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High costs of high-rise living

By Judy Martel · Bankrate.com
Tuesday, December 10, 2013
Posted: 3 pm ET

The costs of operating a condo building are on the rise, and that means owners and potential buyers will pay more in homeowners association fees, according to a report by the Institute of Real Estate Management.

Before buying that condo with all the amenities, make sure to understand what it will cost in fees.

Before buying that condo with all the amenities, make sure to understand what it will cost in fees.

The report says expenses for operating condo buildings have risen by 25 percent over the past decade. Those costs include building and grounds maintenance, property taxes and insurance.

As always, boomers want lots of stuff

But above and beyond the basic expenses, the report indicates that many condo developers are attracting baby boomers interested in amenities such as swimming pools, tennis courts, golf courses and ample parking. The most expensive amenities are the professionals needed to provide extra levels of service that many buyers are seeking.

While demand for condominiums is still strong among buyers, says Bob Moulton, president of Americana Mortgage Group, financing a mortgage may prove difficult, especially if the condo is an investment property or second home.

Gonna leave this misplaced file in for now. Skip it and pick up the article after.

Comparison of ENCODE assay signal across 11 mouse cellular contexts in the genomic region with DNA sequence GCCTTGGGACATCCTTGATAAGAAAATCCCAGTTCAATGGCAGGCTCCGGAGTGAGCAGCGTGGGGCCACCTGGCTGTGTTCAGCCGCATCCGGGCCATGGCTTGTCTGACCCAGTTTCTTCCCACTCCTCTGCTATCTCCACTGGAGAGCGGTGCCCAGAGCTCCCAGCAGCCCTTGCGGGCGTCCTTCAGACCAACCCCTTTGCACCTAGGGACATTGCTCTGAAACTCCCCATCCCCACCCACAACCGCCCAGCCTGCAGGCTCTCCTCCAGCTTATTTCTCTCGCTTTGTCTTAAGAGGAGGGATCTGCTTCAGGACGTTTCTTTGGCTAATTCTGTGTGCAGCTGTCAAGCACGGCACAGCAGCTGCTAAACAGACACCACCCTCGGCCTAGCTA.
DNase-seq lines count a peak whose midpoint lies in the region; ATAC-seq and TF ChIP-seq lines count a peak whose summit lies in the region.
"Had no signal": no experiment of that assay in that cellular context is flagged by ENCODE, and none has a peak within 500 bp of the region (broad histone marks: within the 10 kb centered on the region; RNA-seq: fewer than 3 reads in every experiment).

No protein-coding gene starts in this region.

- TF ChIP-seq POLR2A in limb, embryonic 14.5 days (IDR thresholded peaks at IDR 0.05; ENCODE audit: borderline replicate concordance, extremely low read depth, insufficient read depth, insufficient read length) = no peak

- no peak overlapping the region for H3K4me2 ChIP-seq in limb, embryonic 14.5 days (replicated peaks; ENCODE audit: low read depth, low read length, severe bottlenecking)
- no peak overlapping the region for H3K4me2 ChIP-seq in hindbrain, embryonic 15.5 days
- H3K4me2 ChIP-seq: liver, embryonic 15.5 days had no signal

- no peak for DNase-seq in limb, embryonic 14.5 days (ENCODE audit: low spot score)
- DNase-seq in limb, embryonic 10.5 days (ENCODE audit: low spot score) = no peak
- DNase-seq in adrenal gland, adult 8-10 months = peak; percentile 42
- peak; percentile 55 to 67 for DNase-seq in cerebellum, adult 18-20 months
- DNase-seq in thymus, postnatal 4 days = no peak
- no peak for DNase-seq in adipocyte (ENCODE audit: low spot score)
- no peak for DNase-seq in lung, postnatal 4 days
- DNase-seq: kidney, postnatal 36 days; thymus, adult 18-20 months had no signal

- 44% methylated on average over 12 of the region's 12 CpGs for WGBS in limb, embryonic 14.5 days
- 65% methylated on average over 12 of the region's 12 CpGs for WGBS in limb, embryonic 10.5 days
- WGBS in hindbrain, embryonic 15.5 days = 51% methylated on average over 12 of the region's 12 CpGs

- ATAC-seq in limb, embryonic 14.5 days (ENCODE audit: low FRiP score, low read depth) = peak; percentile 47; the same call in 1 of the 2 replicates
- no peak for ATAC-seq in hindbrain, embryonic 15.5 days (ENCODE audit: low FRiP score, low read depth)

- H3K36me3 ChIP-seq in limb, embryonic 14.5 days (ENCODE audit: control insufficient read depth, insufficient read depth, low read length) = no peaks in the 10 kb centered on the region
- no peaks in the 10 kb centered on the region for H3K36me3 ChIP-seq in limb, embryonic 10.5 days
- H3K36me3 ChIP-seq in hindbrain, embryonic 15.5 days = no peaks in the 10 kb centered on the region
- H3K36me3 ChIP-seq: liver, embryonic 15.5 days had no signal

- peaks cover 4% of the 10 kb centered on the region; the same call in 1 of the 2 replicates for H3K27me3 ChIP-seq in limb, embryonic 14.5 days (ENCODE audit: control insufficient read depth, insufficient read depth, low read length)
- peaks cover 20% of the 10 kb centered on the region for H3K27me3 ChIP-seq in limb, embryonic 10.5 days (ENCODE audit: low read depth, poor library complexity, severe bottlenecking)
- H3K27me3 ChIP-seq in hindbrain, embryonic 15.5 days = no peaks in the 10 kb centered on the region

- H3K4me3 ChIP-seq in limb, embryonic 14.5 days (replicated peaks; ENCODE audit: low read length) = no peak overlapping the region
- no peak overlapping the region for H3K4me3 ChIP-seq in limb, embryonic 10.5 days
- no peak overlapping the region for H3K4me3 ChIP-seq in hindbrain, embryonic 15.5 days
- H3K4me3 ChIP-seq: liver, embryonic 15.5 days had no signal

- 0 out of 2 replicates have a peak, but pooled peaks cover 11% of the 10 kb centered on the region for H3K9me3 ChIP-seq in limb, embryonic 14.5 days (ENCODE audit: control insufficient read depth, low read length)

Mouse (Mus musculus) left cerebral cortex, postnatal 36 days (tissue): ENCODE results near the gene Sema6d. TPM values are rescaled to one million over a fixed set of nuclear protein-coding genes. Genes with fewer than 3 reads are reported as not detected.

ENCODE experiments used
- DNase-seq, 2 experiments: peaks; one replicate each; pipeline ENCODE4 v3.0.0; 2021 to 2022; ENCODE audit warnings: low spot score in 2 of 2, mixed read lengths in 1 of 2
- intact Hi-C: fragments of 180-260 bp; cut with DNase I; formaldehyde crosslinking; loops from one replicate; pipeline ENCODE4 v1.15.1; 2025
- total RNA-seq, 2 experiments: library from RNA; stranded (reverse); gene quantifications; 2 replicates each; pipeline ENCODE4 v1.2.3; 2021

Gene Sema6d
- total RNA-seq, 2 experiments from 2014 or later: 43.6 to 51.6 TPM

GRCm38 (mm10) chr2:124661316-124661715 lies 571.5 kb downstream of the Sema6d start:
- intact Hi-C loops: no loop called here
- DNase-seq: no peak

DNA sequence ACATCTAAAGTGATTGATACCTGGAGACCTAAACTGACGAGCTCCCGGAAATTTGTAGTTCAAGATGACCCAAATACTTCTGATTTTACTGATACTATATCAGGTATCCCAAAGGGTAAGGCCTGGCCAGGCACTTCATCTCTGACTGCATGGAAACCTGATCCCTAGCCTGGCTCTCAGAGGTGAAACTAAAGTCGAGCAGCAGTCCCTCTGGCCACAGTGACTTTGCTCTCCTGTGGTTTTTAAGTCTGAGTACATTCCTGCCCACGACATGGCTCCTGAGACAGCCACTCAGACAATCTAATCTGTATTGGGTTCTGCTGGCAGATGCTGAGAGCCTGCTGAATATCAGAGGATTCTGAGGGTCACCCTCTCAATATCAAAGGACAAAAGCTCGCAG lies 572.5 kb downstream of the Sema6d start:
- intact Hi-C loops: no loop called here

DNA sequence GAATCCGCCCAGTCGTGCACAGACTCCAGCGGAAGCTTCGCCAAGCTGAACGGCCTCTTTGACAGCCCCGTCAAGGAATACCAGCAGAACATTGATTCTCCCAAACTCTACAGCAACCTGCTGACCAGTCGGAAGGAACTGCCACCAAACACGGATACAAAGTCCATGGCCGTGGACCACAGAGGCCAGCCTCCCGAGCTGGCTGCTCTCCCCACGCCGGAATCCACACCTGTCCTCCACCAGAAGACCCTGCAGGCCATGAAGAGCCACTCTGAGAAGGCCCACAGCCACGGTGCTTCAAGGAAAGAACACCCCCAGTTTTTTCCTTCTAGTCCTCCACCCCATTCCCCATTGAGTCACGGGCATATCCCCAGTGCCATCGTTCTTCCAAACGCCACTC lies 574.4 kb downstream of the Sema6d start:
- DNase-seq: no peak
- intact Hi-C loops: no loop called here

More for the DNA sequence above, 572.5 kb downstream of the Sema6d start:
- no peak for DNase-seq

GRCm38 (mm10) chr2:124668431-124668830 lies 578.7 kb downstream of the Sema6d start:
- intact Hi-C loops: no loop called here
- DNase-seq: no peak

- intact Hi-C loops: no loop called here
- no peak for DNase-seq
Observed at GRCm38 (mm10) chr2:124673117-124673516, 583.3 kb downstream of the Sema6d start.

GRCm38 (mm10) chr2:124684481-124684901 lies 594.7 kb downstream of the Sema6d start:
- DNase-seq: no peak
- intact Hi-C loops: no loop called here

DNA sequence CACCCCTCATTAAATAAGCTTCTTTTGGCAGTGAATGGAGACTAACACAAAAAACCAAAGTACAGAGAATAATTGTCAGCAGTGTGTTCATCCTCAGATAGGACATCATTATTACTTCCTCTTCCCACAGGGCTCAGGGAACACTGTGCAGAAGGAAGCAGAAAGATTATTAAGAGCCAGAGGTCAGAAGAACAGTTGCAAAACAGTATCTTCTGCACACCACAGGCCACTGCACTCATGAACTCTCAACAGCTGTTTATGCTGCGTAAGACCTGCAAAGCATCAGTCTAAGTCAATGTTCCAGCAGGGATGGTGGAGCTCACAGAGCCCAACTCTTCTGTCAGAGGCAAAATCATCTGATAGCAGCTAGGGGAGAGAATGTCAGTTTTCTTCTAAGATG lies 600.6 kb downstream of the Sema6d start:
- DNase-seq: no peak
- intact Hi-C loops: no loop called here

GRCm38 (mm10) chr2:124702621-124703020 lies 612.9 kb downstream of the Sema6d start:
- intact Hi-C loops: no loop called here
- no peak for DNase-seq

Check mortgage interest rates available in your area.

What lenders watch out for

"When we're underwriting loans, we're looking at the condo's financials and making sure there are no delinquencies that will affect other owners," Moulton says, adding that some areas of the country, such as Florida, are still suffering from large numbers of foreclosures. Those areas are attractive to buyers seeking investment or vacation properties, but they should be aware that foreclosures and short sales can have an impact on fees.

Depending on the condominium bylaws, existing owners can expect to be on the hook for some of the expenses lost to delinquencies. "If there are 100 owners in a condo building where the maintenance is $1 million and there is a shortfall of $24,000, then that shortfall could be divided among the other owners," he says.

Caveat emptor

Moulton recommends that potential buyers obtain a copy of the condo's financials before they buy. They should also examine the minutes of the association's meetings, looking for pending litigation or any upcoming major repairs scheduled for the grounds of the building.

Keep up with your wealth and mortgages and follow me on Twitter: @JudyMartel.

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